Wedding Day:

Baraat

The Groom begins his journey by setting out from his home with great pomp and celebration, accompanied by a massive host of his closest friends and relatives. To represents their side of the marital union the Bride’s family chooses a member and sends them to escort the groom and his entourage to the venue of the wedding. This rite is therefore termed as the Baraat in Traditional Islamic Wedding.

 The Welcoming:

The groom and his merry party are met at the wedding venue by the bride’s family. The groom gets a drink of sherbet to commemorate his arrival and the rest of his companions also drinks the offered refreshments, which the bride’s family members also partake in.

Ijab-e-Qubool

A Maulvi priest presides over The Nikah ceremony, as ascribed by customs and tradition. Men and women sits separately, with women encircling the bride and men the same for the groom.The Maulvi dictates that the bride’s father will be her assigned guardian, called the Wali, for the entirety of the Nikah.

The groom’s family presents the bride with the Mehr, a previously agreed-upon sum of money. Considered this a as equivalent compensation for her consent to the marital union. The Maulvi begins by chanting to the Quran, and asks of the bride whether she is willing to accept the Mehr and seal the marital union. The bride is then asked by the Maulvi to chant ‘Qubool hain’ in an affirmative fashion three times after he himself asks her ‘Qubool hain?’. The groom repeats this process. Ijab-e-Qubool is the name of the ritual. The bride and groom to remain separated from each other.

Nikah:

In the way of Traditional Islamic Wedding, The Nikahnama signing of (marriage contract) is next to the Ijab-e-Qubool. The Nikahnama spells out the possible duties and rites of both the bride and the groom as decreed by the Quran. Two observers from each family need to bear witness to the signing. Followed by the recital of Khutba, a religious discourse. The Maulvi then recite paragraphs from the Holy Quran that are the representation of the marriage vows. The bride and groom need not repeat these vows but listen to them. The recital of vows happens after the elders of both families giving their blessings to the newly-wed couple.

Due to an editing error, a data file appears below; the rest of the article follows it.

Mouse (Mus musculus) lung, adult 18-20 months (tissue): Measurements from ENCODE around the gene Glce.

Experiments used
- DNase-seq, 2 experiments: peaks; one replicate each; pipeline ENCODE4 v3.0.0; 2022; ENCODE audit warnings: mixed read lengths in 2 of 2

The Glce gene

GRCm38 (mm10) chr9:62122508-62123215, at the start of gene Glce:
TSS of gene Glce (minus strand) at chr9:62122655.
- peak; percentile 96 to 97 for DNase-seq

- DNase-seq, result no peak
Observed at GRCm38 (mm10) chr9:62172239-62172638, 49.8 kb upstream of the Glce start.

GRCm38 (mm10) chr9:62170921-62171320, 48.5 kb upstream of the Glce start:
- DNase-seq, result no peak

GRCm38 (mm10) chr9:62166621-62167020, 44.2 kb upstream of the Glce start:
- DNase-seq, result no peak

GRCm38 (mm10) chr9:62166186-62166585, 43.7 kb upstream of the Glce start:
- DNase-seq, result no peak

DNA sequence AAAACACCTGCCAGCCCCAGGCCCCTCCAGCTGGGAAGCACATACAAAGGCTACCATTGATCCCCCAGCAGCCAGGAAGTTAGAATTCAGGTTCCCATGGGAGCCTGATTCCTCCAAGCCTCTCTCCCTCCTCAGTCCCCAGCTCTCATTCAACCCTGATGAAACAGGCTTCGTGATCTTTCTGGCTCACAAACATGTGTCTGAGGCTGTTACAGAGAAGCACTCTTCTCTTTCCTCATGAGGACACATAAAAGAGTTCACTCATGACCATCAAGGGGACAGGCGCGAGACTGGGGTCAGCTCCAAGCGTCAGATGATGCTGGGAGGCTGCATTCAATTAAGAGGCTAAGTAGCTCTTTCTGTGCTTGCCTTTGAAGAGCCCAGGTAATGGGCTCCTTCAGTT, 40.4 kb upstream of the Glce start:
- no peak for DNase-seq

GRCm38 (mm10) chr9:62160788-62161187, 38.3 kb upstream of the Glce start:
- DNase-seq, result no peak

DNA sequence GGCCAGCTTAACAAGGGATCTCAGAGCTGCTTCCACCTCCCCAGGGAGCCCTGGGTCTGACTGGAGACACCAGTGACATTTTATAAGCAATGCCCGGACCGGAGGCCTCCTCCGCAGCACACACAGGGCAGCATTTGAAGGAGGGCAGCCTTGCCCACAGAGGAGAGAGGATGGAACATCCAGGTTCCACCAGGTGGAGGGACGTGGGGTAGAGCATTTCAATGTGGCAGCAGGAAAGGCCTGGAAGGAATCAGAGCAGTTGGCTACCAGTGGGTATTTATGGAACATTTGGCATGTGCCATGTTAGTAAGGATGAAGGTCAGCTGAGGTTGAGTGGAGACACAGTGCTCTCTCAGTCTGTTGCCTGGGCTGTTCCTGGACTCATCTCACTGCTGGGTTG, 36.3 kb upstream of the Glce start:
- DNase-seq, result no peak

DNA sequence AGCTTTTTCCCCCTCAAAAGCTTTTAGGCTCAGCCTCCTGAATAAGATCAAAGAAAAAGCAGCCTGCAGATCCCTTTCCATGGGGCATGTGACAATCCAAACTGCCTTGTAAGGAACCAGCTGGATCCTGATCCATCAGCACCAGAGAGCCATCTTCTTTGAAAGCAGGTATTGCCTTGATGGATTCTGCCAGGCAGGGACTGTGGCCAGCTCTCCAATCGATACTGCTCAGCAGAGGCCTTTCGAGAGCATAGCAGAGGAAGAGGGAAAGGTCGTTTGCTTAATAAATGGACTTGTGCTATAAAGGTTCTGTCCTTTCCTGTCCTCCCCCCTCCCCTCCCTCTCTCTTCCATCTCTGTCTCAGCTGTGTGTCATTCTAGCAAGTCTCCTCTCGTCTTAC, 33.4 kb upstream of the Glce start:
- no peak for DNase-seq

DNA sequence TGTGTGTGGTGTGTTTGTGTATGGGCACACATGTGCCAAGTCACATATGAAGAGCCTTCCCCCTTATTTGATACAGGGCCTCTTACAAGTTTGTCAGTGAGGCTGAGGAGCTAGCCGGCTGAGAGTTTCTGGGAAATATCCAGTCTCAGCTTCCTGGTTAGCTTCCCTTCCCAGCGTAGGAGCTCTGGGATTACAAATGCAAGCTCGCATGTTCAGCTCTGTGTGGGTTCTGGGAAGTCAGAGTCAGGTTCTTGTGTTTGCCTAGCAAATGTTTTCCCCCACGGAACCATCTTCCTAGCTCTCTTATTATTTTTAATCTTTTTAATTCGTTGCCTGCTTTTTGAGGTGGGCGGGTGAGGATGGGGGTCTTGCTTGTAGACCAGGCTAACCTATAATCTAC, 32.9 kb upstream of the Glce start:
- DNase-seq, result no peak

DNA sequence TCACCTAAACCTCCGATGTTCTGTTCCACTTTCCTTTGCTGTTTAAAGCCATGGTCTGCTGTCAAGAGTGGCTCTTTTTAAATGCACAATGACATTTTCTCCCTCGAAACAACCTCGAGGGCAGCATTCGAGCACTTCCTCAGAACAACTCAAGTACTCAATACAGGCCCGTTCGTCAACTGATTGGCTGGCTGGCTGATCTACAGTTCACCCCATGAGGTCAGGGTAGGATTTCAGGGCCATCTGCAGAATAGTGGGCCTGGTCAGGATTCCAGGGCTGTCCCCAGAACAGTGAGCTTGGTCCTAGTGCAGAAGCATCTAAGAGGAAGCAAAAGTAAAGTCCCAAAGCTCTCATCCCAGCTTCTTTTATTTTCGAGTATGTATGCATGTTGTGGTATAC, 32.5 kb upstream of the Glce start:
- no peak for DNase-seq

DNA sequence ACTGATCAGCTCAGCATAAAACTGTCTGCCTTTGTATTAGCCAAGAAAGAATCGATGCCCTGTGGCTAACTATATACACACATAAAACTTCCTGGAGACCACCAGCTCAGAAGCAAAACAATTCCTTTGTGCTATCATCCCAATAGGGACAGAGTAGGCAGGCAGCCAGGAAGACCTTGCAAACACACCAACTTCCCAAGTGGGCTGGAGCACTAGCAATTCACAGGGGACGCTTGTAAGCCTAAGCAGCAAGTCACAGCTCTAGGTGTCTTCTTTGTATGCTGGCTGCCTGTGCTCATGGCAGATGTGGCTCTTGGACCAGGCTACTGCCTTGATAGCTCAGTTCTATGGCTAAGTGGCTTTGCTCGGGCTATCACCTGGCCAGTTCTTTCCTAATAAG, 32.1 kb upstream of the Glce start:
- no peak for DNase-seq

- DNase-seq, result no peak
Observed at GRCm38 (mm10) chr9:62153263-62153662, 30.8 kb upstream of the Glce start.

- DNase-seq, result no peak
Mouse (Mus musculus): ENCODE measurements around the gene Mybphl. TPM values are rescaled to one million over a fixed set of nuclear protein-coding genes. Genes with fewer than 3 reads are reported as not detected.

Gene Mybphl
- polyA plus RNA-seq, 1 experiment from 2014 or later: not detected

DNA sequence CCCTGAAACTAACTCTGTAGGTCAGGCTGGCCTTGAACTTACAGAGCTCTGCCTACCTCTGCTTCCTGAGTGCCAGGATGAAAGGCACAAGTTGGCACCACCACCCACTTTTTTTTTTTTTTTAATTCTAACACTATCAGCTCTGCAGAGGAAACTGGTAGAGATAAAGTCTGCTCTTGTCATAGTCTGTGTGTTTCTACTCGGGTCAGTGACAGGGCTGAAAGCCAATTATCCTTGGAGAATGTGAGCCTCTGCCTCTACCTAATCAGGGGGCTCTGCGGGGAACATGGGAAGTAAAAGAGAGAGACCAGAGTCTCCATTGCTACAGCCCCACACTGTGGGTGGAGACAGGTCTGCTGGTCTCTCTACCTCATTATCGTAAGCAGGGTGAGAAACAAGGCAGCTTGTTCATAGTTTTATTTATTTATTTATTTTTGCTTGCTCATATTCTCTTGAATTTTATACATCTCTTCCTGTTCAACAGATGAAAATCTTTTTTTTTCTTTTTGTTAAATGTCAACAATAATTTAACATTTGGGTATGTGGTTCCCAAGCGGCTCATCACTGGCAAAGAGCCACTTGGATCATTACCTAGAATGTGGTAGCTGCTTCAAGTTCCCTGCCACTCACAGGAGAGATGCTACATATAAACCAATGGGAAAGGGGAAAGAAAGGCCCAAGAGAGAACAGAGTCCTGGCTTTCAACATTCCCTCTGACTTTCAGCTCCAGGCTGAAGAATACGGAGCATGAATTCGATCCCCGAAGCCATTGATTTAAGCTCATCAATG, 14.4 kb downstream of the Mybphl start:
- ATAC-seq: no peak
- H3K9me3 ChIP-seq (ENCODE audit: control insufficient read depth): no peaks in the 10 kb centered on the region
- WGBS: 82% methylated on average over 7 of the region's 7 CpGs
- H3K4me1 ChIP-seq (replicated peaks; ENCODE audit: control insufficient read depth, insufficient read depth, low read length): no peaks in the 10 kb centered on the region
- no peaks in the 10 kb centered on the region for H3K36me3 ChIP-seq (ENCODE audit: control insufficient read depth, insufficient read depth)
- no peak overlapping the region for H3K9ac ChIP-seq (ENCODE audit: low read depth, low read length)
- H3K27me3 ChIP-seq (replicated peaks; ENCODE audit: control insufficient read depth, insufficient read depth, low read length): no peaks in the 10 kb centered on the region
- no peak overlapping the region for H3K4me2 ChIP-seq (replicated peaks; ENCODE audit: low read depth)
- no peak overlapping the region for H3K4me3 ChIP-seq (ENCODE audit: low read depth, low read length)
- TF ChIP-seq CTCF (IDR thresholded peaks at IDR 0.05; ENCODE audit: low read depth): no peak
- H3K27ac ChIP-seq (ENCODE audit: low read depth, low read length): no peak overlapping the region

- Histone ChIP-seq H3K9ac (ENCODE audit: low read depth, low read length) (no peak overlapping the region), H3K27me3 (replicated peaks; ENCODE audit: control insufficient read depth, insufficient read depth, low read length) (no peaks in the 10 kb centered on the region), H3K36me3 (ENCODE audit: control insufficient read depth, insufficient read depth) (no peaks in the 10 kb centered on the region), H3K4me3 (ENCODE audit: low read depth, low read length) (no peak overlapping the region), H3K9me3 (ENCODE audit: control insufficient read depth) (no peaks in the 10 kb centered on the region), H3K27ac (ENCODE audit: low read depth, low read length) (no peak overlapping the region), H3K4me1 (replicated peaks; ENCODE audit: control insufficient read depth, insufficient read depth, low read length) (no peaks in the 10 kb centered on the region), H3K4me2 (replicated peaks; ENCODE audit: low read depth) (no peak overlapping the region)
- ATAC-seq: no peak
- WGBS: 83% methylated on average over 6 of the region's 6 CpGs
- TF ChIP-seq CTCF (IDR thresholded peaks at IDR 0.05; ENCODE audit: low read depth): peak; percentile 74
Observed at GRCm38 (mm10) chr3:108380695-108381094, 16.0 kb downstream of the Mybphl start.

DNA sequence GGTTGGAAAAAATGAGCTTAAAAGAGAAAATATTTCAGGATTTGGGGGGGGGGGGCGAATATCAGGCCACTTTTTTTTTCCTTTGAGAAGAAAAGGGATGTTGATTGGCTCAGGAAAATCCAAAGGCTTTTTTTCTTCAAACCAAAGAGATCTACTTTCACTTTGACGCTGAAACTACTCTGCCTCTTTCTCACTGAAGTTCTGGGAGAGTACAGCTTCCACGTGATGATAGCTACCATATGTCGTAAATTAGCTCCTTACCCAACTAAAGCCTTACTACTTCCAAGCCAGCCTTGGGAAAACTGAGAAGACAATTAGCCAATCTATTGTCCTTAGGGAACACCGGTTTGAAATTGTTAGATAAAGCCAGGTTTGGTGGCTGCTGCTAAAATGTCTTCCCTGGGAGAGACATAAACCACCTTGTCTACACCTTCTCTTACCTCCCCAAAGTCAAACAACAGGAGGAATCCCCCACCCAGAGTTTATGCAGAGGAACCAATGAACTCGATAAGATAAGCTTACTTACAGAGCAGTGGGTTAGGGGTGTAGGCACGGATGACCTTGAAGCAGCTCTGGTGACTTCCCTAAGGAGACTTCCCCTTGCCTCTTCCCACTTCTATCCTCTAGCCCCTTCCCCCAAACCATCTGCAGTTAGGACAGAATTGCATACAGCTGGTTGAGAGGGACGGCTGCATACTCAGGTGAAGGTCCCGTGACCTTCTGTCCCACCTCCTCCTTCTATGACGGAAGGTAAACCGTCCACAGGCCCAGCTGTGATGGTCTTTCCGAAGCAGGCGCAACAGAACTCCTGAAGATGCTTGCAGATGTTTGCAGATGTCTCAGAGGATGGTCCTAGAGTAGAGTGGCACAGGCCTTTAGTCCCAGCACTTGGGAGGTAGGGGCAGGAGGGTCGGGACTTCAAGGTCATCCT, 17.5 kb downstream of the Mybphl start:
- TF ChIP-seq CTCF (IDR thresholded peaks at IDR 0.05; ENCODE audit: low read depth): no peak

Arsi-Mushraf:

After their visual abstinence previously enforced during the Nikah, the bride and groom now set their sights on each other. A mirror placed between them, with a Holy Quran placed on top of it. The couple is to see the reflections of their spouses as their first sighting since the Nikah.

 Post-Wedding:

 Rukhsat :

After the wedding concludes rightfully, the bride bids adieu to her family and sets off for the groom’s home. As the mother-in-law welcomes her warmly. She proceeds to place the Holy Quran atop the bride’s head as a symbol of belonging.

 Walimah:

The Walimah is the ceremony that formally announces the marriage to the public, by hosting a grand celebration party akin to a reception party. The couple settles down on a throne where guests can wish them well on their futures as the Islam delicacies are prepared and served.

 Chauthi:

The bride visits her family home on the fourth day after the wedding along with her husband. The bride’s family welcomes them with warmth and treats them to gifts. This officially marks the end of the Traditional Islamic wedding.